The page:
VITESSE: YOU WIN AGAIN, GRAVITY · HIDDEN AGENDA RECORDS

 

Vitesse, YOU WIN AGAIN, GRAVITY


I blame Bryan Ferry. For the past three decades, he and his disco-era art-rock outfit, Roxy Music, have consistently turned out stylized music that somehow manages to achieve an aesthetic known only hitherto in the sphere of fashion.


It's hardly a surprise that his signature crooning for style's sake has become the soundtrack for many a designer runway. The progression is pure engineering: set mood, get dressed, and prance-or lounge languidly, as the case might be.


Ideally, can you imagine listening to “Boys and Girls” wearing anything other than Bianca-esque satin? Perhaps the sense in this also has to do with the recent cross-pollination of fashion, music, and gallery. Art reviews in “Vogue” and the buying of CDs at hyper-style marts (such as Colette in Paris) are now tolerated by flaneurs and indie-snobs alike. It's all New Media, claim both the shop assistants and critics.
With that in mind, it was with errant glee that I discovered Vitesse, the Chicago-based duo of Joshua Klein and Hewson Chen. Their stylized synth grooves immediately hooked me, stopping me dead while listening to a college radio station. I was convinced I was hearing some great, unknown track by an 80s synth-art band such as OMD or New Order.


Hearing the twinkling, jubiliant bleeps and lyrical immediacy of the song “Such Emotion” for the first time was comparable only to my initial exposures to The Smiths' aesthetic diary or to Felix Gonzalez-Torres' pixie-light installations. Vitesse's insistent emphasis on style owes more to Stephin Merritt's Magnetic Fields than to Roxy Music, but there is a common ground.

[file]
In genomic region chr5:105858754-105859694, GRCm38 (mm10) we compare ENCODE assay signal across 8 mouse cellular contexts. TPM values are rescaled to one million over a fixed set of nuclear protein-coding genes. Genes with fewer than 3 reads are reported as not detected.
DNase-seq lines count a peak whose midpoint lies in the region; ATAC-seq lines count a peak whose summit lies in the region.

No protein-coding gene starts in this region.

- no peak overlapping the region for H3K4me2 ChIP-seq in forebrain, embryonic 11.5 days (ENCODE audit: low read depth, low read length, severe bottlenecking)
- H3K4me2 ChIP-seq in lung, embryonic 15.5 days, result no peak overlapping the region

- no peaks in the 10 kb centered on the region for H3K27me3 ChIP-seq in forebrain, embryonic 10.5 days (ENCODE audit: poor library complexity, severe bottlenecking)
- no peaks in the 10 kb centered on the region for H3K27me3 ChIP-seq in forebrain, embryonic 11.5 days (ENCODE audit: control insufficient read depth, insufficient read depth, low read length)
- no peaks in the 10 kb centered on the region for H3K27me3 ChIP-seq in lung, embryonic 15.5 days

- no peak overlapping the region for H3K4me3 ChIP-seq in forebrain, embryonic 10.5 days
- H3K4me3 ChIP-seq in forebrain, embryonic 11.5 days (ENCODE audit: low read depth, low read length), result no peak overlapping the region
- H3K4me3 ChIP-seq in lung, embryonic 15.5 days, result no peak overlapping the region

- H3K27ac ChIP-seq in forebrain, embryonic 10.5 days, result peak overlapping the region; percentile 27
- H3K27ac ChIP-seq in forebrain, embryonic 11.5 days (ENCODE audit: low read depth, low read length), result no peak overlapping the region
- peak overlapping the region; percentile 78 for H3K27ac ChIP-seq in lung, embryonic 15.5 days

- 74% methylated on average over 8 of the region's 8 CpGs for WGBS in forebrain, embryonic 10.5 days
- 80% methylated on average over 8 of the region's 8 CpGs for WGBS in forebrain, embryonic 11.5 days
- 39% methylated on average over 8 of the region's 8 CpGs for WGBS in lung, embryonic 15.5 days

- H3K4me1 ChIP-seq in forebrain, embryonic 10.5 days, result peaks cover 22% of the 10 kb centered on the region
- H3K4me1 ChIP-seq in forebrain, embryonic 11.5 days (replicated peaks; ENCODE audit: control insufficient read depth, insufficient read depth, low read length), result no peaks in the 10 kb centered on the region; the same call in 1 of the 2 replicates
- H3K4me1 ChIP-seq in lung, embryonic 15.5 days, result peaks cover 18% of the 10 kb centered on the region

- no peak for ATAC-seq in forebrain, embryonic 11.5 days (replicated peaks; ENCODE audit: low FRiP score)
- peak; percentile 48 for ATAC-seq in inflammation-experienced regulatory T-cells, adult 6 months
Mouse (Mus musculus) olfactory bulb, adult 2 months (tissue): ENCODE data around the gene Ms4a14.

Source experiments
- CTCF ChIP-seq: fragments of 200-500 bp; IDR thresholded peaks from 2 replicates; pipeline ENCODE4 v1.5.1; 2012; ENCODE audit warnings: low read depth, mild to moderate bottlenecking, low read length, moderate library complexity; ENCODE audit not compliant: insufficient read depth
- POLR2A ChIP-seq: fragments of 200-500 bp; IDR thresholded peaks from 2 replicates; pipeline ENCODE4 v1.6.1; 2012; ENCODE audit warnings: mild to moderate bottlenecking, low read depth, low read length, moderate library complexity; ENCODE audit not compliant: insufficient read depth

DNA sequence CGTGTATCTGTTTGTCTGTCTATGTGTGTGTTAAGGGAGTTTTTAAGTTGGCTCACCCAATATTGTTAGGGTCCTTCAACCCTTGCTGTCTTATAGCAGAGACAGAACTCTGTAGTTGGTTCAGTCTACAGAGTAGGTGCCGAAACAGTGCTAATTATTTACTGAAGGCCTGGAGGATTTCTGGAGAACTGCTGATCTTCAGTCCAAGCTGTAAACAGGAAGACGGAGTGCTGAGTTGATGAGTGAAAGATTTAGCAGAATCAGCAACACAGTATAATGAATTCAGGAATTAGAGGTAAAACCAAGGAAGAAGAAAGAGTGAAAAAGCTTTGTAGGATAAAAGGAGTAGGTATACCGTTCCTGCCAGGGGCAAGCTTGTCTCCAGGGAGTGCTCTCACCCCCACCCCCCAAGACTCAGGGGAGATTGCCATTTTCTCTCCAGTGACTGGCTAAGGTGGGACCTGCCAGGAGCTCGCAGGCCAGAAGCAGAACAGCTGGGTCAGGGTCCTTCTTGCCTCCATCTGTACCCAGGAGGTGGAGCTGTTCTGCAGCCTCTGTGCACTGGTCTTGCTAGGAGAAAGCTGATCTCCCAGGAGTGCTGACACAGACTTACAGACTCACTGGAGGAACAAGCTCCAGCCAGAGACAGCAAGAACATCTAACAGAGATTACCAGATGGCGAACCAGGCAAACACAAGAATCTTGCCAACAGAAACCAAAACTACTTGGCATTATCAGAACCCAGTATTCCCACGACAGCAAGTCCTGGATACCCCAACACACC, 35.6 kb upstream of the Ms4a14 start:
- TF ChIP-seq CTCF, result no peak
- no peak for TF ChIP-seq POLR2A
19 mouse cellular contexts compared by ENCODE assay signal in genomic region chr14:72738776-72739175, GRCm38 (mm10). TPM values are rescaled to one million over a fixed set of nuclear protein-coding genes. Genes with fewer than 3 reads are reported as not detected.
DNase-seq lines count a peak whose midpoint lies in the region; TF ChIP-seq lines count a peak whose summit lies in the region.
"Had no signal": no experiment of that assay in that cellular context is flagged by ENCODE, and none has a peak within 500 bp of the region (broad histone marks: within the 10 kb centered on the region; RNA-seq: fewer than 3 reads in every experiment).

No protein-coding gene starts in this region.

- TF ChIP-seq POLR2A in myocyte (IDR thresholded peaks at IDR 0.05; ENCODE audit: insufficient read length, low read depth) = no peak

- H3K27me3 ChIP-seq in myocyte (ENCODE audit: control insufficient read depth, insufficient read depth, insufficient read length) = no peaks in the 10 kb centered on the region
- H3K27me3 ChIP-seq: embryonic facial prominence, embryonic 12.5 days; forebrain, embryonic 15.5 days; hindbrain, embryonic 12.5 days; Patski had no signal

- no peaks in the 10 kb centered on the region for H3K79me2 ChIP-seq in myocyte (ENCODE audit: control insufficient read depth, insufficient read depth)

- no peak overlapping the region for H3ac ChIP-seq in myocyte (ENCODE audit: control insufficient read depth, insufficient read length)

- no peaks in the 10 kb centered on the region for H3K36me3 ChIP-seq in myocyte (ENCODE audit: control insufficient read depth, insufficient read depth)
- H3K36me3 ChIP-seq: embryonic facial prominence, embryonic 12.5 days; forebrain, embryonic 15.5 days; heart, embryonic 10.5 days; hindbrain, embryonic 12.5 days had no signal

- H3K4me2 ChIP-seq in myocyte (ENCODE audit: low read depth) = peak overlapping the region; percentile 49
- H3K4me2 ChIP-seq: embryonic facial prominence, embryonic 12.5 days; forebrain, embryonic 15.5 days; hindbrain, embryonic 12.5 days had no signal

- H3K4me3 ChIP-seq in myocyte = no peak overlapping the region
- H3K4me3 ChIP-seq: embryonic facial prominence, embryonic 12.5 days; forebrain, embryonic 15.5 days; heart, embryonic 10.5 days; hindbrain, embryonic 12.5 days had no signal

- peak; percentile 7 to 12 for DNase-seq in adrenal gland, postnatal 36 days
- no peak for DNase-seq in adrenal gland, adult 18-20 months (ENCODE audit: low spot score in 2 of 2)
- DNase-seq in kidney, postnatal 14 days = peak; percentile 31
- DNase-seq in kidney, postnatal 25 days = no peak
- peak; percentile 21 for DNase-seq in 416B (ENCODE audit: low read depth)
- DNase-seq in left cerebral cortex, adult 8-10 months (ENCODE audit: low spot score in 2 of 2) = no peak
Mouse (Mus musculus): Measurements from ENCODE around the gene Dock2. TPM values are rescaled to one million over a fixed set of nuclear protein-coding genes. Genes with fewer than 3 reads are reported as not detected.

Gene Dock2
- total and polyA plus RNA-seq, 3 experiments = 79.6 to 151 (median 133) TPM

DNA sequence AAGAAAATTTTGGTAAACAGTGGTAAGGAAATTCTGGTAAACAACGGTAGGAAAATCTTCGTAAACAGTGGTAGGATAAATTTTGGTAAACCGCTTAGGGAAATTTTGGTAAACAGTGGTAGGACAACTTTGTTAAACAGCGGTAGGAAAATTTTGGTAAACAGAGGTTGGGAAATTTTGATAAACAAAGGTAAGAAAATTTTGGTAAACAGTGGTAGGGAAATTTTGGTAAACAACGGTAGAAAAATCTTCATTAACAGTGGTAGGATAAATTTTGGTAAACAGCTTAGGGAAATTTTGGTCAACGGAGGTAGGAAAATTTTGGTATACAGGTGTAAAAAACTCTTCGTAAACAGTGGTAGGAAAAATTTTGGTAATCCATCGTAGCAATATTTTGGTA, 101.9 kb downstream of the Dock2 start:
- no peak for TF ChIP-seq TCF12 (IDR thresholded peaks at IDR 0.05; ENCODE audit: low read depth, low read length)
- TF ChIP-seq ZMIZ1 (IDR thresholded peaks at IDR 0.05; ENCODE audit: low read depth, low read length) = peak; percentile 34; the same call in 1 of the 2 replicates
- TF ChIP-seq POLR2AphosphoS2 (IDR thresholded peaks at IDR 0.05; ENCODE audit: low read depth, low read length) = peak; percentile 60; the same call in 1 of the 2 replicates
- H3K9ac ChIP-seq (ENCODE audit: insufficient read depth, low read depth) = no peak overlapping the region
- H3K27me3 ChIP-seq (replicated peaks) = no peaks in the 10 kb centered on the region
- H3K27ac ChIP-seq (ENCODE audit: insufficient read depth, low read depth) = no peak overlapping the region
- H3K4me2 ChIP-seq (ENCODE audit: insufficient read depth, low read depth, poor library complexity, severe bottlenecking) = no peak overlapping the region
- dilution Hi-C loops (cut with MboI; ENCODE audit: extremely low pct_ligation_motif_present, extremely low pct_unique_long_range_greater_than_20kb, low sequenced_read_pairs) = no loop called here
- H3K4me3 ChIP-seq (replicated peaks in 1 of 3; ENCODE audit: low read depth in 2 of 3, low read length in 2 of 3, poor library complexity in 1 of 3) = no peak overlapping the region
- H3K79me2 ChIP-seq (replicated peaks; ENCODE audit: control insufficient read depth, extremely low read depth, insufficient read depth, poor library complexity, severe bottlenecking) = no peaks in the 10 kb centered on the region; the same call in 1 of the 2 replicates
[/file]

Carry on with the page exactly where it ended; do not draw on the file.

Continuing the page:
Chen's deep, velvety voice hovers in and out of shimmering, twinkling synth programming. Rather than the slick, overly produced electro-dance beats of what usually constitutes Style Music (read: anything from the recent trance or electroclash genre), Vitesse maintains a decidedly lo-fi approach. Certain clichés are downright unavoidable in any mention of this sound: dreamy, “bedroom-indie,” meandering and ephemeral are all spot-on.


The latest Vitesse release, You Win Again, Gravity, proves that mechanically programmed drumming and guitar can produce intimacy, if not a deeply captivating sense of emotion. Emo-synth, dare I suggest?
The lyrics, which have gone from nearly indecipherable on their first album, A Strange Hostility, to almost Magnetic Fields-like on this, their fourth full release, offer an insightful counterpoint to the droning rhythm. In “What's Forgotten,” Chen resigns himself belatedly to the notion that “you can't outrun the past, but there's no reason not to try and hide from what's forgotten.”


It-like another track, “Unsolvable”-seems to offer a perfect acoustic expression for the Gerhard Richter-weaned generation. One gets the impression that Vitesse has deliberately created at least part of a soundtrack for the scenes of contemporary life in which detachment plays an equal role with feeling. The only little problem: what to wear?


Eric Susyne
Cleveland, Ohio
2004